The simulation analysis of a proposed ‘hydronic radiator’ system towards low cost housing operation in temperate and hot tropical climates
AuthorNoguchi, M; Ooi, KB
Source TitleJournal of Green Building
University of Melbourne Author/sNoguchi, Masayoshi
AffiliationArchitecture, Building and Planning
Document TypeJournal Article
CitationsNoguchi, M. & Ooi, K. B. (2020). The simulation analysis of a proposed ‘hydronic radiator’ system towards low cost housing operation in temperate and hot tropical climates. JOURNAL OF GREEN BUILDING, 15 (1), pp.73-85. https://doi.org/10.3992/1943-4622.214.171.124.
Access StatusOpen Access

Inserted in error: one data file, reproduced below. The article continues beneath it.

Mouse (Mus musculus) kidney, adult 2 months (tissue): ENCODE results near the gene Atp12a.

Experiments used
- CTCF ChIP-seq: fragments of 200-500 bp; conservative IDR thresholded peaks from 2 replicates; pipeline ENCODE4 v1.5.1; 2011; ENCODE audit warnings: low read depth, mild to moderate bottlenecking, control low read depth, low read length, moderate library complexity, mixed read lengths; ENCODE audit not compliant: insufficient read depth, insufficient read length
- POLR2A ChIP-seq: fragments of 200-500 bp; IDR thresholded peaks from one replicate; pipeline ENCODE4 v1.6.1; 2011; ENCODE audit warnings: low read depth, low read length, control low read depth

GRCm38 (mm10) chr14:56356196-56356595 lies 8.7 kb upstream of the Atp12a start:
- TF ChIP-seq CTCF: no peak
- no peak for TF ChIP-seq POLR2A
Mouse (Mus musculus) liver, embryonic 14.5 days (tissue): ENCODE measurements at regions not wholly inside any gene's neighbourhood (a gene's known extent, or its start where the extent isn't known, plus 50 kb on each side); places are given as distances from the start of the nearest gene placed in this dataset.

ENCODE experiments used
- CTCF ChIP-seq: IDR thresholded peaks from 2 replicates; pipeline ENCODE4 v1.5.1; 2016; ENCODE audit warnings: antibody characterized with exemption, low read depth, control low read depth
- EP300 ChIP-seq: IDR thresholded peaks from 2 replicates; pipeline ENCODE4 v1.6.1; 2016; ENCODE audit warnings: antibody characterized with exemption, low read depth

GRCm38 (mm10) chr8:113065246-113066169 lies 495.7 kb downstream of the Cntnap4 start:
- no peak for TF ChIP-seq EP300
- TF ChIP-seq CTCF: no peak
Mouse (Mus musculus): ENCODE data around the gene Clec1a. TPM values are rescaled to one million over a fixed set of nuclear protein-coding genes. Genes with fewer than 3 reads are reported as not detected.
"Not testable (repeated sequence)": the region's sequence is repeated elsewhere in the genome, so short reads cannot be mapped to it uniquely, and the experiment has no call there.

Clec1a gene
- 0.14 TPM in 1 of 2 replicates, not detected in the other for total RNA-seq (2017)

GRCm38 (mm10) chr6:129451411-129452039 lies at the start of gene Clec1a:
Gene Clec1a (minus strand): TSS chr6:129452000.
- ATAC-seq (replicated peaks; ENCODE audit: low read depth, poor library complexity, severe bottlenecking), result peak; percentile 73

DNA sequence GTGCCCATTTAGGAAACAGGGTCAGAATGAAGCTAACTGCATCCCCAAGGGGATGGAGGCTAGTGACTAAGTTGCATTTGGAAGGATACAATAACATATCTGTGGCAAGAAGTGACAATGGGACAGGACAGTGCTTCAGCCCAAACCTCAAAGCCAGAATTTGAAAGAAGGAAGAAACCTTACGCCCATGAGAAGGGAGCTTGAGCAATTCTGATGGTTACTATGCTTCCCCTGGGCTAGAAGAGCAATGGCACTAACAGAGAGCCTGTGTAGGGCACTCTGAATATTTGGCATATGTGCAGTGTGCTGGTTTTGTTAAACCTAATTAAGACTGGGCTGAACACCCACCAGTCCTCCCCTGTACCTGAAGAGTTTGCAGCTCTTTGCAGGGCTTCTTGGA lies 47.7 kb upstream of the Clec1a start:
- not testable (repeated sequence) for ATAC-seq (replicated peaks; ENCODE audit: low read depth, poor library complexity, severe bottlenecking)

Fuel poverty is one of the global concerns affecting not only users’ financial capacity or affordability for maintaining housing operation but also the occupants’ health and wellbeing. Space heating and cooling require a relatively large amount of domestic energy use in housing. Therefore, this study was formed with the aim to propose an innovative approach to utilising free, clean renewable sources of energy applicable to the space heating and cooling of housing in both cold and hot regions. Accordingly, housing test facilities based in Melbourne, Australia, and Kuching, Malaysia, were selected and used for this study that examined the thermal performance of a proposed ‘hydronic radiator’ (HR) system through simulation and onsite measurements. The geothermal heat capacity of a ‘vertical ground heat exchanger’ (VGHE) installed in the house in Melbourne was examined previously by the authors and the VGHE measured data was also applied to this HR performance simulation. The water that circulates through the HRs is heated by sunlight and VGHE or cooled by night sky radiation. This study drew conclusions that the sole utilisation of renewable sources through these proposed HR space heating and cooling systems can provide thermally accessible or comfortable indoor living environments in both heating or cooling dominant regions. Thus, fuel poverty issues may be alleviated through HR system application. The HRs can remove a ‘sensible’ portion of metabolic heat, but they cannot effectively contribute to the ‘latent’ heat removal. Thus, the future potential use or effect of ‘flow-through’ HRs, which are integrated into a underfloor air distribution (UFAD) plenum, was also dsicussed in this study. In the test house located in Melbourne, the flow-through HR UFAD system is currently under development. Therefore, the performance will be measured once the system has come into operation for further testing.
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